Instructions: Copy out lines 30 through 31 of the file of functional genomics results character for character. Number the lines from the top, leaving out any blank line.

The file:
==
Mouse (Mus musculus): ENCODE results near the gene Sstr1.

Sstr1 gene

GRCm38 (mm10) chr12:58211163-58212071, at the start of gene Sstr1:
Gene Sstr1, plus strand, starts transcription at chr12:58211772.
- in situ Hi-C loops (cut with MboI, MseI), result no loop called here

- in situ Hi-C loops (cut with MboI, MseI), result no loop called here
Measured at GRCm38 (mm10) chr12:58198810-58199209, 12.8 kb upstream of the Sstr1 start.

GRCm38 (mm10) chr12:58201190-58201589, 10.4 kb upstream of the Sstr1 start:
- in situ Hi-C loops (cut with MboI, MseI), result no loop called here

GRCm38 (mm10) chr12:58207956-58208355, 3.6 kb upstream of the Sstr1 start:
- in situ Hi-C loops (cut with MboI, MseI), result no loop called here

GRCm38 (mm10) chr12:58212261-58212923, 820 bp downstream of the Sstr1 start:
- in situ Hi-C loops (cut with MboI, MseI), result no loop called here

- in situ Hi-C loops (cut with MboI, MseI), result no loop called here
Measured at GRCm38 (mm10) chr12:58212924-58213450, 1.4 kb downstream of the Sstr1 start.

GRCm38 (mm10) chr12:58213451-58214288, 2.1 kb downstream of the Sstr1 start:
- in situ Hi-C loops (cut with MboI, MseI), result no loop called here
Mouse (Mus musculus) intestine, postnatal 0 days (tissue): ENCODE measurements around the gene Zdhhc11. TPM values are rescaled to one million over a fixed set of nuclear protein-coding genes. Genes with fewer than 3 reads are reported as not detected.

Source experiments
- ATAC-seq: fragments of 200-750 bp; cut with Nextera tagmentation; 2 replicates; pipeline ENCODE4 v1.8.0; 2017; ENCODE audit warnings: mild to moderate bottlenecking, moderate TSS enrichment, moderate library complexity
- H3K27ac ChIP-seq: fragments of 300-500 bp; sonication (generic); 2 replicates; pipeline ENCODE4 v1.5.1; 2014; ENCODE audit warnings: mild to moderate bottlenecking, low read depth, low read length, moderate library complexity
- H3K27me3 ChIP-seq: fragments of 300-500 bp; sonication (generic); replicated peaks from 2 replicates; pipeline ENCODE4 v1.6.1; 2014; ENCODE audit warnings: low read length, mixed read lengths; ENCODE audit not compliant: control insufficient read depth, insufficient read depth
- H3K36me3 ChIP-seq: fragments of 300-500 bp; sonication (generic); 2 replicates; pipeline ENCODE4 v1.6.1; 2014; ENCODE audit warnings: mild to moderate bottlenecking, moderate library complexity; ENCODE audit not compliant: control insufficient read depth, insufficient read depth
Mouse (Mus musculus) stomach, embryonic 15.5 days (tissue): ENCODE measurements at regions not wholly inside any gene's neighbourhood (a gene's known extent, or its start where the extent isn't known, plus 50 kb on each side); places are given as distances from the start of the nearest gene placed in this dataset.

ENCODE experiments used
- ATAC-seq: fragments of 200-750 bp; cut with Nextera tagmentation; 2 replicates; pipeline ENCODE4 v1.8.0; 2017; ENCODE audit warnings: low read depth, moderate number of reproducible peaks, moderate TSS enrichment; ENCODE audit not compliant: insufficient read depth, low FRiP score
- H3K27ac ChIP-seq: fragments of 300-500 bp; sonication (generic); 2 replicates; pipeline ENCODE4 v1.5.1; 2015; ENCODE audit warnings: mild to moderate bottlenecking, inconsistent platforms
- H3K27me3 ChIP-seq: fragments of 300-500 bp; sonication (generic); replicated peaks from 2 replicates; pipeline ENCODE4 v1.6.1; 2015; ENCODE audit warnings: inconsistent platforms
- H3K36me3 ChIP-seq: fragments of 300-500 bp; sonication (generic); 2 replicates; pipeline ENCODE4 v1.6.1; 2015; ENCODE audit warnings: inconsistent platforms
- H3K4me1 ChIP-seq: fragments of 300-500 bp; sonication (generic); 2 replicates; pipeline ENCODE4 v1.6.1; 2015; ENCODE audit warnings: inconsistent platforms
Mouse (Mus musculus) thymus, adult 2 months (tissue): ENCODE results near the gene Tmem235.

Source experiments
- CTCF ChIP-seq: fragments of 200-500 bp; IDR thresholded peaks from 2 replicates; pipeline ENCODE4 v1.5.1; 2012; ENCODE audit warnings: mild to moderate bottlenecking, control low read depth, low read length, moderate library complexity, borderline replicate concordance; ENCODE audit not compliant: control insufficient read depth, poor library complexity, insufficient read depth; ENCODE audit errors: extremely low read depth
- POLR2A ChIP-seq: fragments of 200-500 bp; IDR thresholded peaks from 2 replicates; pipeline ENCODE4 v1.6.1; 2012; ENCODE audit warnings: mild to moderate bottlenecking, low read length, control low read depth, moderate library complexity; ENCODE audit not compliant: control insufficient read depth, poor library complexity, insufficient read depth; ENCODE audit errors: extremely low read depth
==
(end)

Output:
- H3K4me1 ChIP-seq: fragments of 300-500 bp; sonication (generic); 2 replicates; pipeline ENCODE4 v1.6.1; 2015; ENCODE audit warnings: inconsistent platforms
Mouse (Mus musculus) thymus, adult 2 months (tissue): ENCODE results near the gene Tmem235.